How To Plug In All Your Appliances Without Overloading Your Power Outlets

If you are like most homeowners, at some point, you have probably plugged something in only to hear a pop or snap and find you have no power. When this happens, the item you plugged in won’t work, and lights or other devices might also stop working. The problem is that you accidentally overloaded the circuit.

Perhaps you have a counter top ice maker to help provide ice cubes for a party you are having. If you have a freezer with an ice maker, it may not make enough ice for everyone at your party. However, when you plug your portable ice maker in, you are adding to the power already required by your refrigerator and freezer. The power needed to run your small ice maker could cause a circuit overload. When this happens, the power it takes to run all items at once exceeds the capacity of the electrical wiring.

Usually, people become concerned that there is a danger when this happens. If an electrical system has been properly installed, an overloaded circuit won’t cause safety issues. An overcurrent protective device inside the electrical panel automatically shuts off the power before any problems occur. In most cases, this will result in a tripped breaker or a “blown fuse” in older homes.

While it may not create a safety issue, it can be a frustrating problem. Let’s take a look at what you can do to prevent overloading your circuits.

Have an electrical inspection.


If you are continually tripping breakers or blowing fuses, it might be good to inspect your electrical system to rule out any issues. Having a certified electrician from a company like Rockwall Electric check out your wiring and electrical panel will give you peace of mind that there aren’t any other larger issues. A professional will identify any issues such as faulty electrical outlets, damaged circuits, loose connections, or aging wiring. If there are any issues, an electrician can help you resolve the problem quickly and safely.

Shift devices around.


The immediate solution to overloaded circuits is shifting some devices to another general-purpose circuit. You can then flip the breaker back on or replace the fuse. However, this may not be easy, as you have to find another circuit to use. Additionally, this might not be a permanent solution since the device could now be plugged in at inconvenient locations. Shifting devices could be a quick fix until you can find a better solution.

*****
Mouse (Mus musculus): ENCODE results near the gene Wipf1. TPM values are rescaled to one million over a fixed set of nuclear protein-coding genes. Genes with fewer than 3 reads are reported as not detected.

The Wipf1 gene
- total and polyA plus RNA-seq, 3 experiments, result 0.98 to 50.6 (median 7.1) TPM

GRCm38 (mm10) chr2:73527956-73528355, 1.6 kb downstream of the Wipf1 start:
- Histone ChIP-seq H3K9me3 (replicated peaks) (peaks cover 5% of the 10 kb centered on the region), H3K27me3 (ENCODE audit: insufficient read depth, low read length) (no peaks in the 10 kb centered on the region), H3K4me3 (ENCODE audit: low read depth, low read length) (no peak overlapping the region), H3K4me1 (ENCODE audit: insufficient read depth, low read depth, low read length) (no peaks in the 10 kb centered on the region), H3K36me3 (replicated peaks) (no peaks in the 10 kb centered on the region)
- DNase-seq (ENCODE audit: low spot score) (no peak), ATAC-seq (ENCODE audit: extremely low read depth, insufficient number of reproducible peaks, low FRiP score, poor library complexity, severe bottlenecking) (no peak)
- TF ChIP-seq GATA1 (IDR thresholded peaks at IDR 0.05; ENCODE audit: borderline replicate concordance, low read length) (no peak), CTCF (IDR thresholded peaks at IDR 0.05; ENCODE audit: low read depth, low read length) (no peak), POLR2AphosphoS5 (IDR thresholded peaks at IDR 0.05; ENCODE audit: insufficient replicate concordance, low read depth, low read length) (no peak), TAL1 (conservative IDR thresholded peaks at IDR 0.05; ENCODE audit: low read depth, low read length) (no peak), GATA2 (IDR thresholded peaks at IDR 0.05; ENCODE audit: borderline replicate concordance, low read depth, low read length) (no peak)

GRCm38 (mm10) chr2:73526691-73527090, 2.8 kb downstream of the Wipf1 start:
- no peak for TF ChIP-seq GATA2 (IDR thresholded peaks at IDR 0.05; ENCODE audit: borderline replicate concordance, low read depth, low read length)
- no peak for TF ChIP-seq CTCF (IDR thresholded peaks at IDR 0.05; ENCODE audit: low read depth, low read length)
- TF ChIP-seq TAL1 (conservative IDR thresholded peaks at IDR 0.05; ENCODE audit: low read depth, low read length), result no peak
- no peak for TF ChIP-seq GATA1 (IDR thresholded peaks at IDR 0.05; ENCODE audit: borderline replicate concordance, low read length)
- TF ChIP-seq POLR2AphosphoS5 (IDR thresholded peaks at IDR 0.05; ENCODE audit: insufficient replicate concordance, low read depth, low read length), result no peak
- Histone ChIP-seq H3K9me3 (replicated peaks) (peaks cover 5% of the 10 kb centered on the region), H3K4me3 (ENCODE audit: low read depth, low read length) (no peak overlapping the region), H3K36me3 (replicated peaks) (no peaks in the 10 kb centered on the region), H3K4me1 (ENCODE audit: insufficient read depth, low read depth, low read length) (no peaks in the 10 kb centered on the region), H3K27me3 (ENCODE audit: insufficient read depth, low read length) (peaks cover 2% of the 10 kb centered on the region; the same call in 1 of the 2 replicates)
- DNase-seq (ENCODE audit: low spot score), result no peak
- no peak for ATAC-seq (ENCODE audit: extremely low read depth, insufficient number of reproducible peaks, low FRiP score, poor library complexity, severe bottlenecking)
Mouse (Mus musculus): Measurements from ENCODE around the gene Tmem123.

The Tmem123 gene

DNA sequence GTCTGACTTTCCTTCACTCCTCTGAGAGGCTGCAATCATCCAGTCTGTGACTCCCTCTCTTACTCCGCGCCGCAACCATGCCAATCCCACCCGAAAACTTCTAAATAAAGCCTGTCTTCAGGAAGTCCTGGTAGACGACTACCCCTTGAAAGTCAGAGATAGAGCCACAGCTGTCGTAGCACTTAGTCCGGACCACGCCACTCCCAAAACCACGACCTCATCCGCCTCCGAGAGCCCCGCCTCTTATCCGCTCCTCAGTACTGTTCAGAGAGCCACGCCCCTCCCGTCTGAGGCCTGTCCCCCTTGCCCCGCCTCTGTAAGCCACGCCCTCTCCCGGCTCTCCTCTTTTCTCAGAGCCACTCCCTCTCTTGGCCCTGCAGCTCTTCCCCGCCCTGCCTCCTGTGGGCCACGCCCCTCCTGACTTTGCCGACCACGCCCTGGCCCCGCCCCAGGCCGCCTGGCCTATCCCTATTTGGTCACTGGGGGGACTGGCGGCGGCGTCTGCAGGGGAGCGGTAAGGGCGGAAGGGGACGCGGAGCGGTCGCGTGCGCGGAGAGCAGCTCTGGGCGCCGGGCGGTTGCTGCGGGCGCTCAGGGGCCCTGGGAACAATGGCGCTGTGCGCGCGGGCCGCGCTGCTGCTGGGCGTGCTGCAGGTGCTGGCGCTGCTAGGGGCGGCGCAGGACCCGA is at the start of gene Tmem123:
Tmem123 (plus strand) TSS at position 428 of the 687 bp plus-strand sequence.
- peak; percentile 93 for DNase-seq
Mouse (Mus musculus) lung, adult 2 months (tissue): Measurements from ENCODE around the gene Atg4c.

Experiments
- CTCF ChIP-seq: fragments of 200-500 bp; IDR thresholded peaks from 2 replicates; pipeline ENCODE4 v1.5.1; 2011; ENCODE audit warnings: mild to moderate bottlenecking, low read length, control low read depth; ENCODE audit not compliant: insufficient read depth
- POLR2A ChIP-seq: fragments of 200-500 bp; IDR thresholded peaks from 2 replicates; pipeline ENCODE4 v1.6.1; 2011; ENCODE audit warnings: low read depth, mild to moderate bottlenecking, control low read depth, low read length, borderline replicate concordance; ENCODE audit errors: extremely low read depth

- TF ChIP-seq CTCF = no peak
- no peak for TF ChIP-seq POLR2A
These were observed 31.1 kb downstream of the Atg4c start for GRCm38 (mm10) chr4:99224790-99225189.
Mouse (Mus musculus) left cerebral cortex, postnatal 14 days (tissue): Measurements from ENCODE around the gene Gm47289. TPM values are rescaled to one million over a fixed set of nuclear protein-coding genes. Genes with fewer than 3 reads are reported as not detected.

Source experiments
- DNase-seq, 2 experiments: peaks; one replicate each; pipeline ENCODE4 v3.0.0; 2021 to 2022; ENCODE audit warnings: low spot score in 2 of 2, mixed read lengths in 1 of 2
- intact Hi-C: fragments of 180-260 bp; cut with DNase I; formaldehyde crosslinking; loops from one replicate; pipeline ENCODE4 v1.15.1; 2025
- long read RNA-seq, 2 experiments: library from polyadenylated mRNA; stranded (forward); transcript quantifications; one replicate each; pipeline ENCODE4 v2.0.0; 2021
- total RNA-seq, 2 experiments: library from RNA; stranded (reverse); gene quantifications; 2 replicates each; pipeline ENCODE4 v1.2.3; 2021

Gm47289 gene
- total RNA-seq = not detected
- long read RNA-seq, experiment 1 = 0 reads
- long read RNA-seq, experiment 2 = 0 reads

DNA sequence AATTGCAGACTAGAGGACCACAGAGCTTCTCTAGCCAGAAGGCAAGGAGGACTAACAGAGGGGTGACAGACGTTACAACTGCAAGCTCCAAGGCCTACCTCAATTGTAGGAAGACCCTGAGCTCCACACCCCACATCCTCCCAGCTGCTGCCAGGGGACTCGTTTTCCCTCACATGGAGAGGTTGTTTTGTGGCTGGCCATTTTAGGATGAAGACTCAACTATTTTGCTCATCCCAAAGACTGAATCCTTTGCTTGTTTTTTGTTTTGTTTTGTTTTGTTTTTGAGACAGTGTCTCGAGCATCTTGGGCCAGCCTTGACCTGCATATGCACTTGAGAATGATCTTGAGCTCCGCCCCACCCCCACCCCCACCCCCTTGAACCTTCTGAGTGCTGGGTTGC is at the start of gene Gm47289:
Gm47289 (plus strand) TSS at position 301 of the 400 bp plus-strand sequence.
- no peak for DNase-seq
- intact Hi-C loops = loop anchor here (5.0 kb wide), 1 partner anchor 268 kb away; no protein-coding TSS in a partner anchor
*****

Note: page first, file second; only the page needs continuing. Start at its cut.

Install more circuits.


If this continues to be a problem and an inspection hasn’t revealed any issues, you might consider adding more circuits. Particularly if you live in an older home, your house might not be equipped to handle all of your appliances and devices. If you are committed to plugging in all of your devices and having that additional ice maker, your electrical panel could be expanded to add more circuits. You will need to consult with a certified electrician to make this change.

Avoid using extension cords.


While extension cords are common tools in most households to bring power across a room, they should only be temporary solutions. If you keep overloading your circuits, you may be tempted to use a drop cord. Extension cords are not designed to handle the load of appliances, and you could create a safety issue. About 6.8 percent of all residential fires occur due to electrical failures such as extension-cord shorts. It is best to find a permanent solution to your circuit issues rather than relying on an extension cord.

The average household has more than 10 appliances in addition to the various mobile devices, lamps, and other items. In some instances, your house may not be able to power all of these things. You should seek the help of a qualified electrician if you are having problems with overloaded circuits.